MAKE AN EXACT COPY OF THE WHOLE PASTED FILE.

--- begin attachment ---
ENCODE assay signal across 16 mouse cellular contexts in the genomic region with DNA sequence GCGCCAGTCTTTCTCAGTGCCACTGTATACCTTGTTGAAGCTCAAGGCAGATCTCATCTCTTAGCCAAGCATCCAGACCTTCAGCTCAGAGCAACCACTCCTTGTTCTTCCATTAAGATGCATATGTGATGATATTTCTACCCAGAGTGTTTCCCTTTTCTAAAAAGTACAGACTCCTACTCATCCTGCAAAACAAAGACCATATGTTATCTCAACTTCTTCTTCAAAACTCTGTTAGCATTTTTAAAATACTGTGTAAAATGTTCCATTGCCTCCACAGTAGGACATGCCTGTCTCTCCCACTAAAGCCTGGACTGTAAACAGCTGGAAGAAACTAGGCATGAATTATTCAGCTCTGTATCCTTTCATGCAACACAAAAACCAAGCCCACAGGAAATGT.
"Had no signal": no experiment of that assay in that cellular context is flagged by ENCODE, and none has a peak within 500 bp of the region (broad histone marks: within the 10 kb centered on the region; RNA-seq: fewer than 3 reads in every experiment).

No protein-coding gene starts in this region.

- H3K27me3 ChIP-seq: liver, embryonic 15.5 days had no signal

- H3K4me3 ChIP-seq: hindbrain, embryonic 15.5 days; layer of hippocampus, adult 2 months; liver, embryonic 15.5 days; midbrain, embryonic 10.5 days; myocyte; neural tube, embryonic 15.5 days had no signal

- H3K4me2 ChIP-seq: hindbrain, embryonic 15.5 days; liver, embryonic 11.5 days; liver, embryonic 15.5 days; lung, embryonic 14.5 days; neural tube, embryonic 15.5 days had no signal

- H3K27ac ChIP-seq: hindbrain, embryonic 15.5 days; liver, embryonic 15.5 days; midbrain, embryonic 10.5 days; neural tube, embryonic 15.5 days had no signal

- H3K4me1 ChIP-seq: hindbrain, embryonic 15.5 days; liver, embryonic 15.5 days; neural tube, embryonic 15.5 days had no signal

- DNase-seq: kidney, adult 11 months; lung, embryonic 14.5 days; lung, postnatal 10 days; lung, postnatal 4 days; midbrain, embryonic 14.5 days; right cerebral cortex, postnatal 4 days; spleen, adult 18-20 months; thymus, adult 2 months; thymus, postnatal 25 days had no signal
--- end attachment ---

ENCODE assay signal across 16 mouse cellular contexts in the genomic region with DNA sequence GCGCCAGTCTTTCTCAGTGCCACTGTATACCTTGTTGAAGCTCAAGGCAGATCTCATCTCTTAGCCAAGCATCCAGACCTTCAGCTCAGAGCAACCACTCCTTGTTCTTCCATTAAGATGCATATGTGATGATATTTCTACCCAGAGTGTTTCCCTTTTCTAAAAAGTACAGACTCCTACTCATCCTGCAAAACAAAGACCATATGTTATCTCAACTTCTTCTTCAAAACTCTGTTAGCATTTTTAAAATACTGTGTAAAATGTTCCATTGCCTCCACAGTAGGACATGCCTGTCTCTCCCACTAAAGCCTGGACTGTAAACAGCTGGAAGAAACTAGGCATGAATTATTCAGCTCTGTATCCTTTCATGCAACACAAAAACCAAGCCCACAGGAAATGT.
"Had no signal": no experiment of that assay in that cellular context is flagged by ENCODE, and none has a peak within 500 bp of the region (broad histone marks: within the 10 kb centered on the region; RNA-seq: fewer than 3 reads in every experiment).

No protein-coding gene starts in this region.

- H3K27me3 ChIP-seq: liver, embryonic 15.5 days had no signal

- H3K4me3 ChIP-seq: hindbrain, embryonic 15.5 days; layer of hippocampus, adult 2 months; liver, embryonic 15.5 days; midbrain, embryonic 10.5 days; myocyte; neural tube, embryonic 15.5 days had no signal

- H3K4me2 ChIP-seq: hindbrain, embryonic 15.5 days; liver, embryonic 11.5 days; liver, embryonic 15.5 days; lung, embryonic 14.5 days; neural tube, embryonic 15.5 days had no signal

- H3K27ac ChIP-seq: hindbrain, embryonic 15.5 days; liver, embryonic 15.5 days; midbrain, embryonic 10.5 days; neural tube, embryonic 15.5 days had no signal

- H3K4me1 ChIP-seq: hindbrain, embryonic 15.5 days; liver, embryonic 15.5 days; neural tube, embryonic 15.5 days had no signal

- DNase-seq: kidney, adult 11 months; lung, embryonic 14.5 days; lung, postnatal 10 days; lung, postnatal 4 days; midbrain, embryonic 14.5 days; right cerebral cortex, postnatal 4 days; spleen, adult 18-20 months; thymus, adult 2 months; thymus, postnatal 25 days had no signal